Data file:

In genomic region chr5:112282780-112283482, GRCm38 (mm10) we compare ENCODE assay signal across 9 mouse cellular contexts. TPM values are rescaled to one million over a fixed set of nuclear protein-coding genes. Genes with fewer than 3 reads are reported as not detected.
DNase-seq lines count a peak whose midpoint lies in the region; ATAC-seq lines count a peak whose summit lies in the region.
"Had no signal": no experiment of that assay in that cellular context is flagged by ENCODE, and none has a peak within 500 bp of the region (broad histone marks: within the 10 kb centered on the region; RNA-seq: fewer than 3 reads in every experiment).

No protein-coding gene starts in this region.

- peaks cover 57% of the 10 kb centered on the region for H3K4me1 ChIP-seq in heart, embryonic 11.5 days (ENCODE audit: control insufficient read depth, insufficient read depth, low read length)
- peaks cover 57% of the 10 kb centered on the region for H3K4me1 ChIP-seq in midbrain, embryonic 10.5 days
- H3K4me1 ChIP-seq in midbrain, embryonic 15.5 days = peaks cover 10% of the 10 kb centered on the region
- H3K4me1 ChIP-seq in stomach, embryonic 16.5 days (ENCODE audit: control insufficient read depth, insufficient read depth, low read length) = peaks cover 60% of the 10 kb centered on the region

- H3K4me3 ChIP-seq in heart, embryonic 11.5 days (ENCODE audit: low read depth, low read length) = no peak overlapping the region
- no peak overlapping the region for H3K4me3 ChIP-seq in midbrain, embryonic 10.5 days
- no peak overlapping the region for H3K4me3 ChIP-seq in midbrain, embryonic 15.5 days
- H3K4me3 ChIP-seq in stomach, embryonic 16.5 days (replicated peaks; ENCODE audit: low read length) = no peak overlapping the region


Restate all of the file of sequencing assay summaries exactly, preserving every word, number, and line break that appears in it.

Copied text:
In genomic region chr5:112282780-112283482, GRCm38 (mm10) we compare ENCODE assay signal across 9 mouse cellular contexts. TPM values are rescaled to one million over a fixed set of nuclear protein-coding genes. Genes with fewer than 3 reads are reported as not detected.
DNase-seq lines count a peak whose midpoint lies in the region; ATAC-seq lines count a peak whose summit lies in the region.
"Had no signal": no experiment of that assay in that cellular context is flagged by ENCODE, and none has a peak within 500 bp of the region (broad histone marks: within the 10 kb centered on the region; RNA-seq: fewer than 3 reads in every experiment).

No protein-coding gene starts in this region.

- peaks cover 57% of the 10 kb centered on the region for H3K4me1 ChIP-seq in heart, embryonic 11.5 days (ENCODE audit: control insufficient read depth, insufficient read depth, low read length)
- peaks cover 57% of the 10 kb centered on the region for H3K4me1 ChIP-seq in midbrain, embryonic 10.5 days
- H3K4me1 ChIP-seq in midbrain, embryonic 15.5 days = peaks cover 10% of the 10 kb centered on the region
- H3K4me1 ChIP-seq in stomach, embryonic 16.5 days (ENCODE audit: control insufficient read depth, insufficient read depth, low read length) = peaks cover 60% of the 10 kb centered on the region

- H3K4me3 ChIP-seq in heart, embryonic 11.5 days (ENCODE audit: low read depth, low read length) = no peak overlapping the region
- no peak overlapping the region for H3K4me3 ChIP-seq in midbrain, embryonic 10.5 days
- no peak overlapping the region for H3K4me3 ChIP-seq in midbrain, embryonic 15.5 days
- H3K4me3 ChIP-seq in stomach, embryonic 16.5 days (replicated peaks; ENCODE audit: low read length) = no peak overlapping the region